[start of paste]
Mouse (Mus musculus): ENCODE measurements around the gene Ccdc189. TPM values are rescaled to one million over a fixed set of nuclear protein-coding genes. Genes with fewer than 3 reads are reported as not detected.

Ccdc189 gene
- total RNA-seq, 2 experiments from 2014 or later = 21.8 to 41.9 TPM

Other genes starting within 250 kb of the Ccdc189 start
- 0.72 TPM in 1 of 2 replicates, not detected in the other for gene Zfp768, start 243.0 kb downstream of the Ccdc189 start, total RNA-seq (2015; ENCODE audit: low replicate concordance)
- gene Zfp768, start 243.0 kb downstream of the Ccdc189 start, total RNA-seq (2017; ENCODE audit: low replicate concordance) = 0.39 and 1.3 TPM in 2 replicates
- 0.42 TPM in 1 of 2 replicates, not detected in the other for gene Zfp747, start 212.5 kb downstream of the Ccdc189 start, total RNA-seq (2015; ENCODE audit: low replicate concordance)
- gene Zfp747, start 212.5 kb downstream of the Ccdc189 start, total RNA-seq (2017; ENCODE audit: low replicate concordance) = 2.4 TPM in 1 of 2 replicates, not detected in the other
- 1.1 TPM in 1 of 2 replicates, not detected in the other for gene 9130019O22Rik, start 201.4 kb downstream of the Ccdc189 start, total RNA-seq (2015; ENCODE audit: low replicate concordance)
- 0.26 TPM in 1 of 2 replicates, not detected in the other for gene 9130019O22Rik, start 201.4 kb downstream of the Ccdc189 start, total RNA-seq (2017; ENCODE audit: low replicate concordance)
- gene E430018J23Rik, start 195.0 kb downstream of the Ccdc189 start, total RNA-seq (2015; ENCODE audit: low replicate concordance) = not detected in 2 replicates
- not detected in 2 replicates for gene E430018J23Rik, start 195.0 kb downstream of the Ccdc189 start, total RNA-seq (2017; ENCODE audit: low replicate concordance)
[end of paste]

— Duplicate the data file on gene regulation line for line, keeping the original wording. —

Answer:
Mouse (Mus musculus): ENCODE measurements around the gene Ccdc189. TPM values are rescaled to one million over a fixed set of nuclear protein-coding genes. Genes with fewer than 3 reads are reported as not detected.

Ccdc189 gene
- total RNA-seq, 2 experiments from 2014 or later = 21.8 to 41.9 TPM

Other genes starting within 250 kb of the Ccdc189 start
- 0.72 TPM in 1 of 2 replicates, not detected in the other for gene Zfp768, start 243.0 kb downstream of the Ccdc189 start, total RNA-seq (2015; ENCODE audit: low replicate concordance)
- gene Zfp768, start 243.0 kb downstream of the Ccdc189 start, total RNA-seq (2017; ENCODE audit: low replicate concordance) = 0.39 and 1.3 TPM in 2 replicates
- 0.42 TPM in 1 of 2 replicates, not detected in the other for gene Zfp747, start 212.5 kb downstream of the Ccdc189 start, total RNA-seq (2015; ENCODE audit: low replicate concordance)
- gene Zfp747, start 212.5 kb downstream of the Ccdc189 start, total RNA-seq (2017; ENCODE audit: low replicate concordance) = 2.4 TPM in 1 of 2 replicates, not detected in the other
- 1.1 TPM in 1 of 2 replicates, not detected in the other for gene 9130019O22Rik, start 201.4 kb downstream of the Ccdc189 start, total RNA-seq (2015; ENCODE audit: low replicate concordance)
- 0.26 TPM in 1 of 2 replicates, not detected in the other for gene 9130019O22Rik, start 201.4 kb downstream of the Ccdc189 start, total RNA-seq (2017; ENCODE audit: low replicate concordance)
- gene E430018J23Rik, start 195.0 kb downstream of the Ccdc189 start, total RNA-seq (2015; ENCODE audit: low replicate concordance) = not detected in 2 replicates
- not detected in 2 replicates for gene E430018J23Rik, start 195.0 kb downstream of the Ccdc189 start, total RNA-seq (2017; ENCODE audit: low replicate concordance)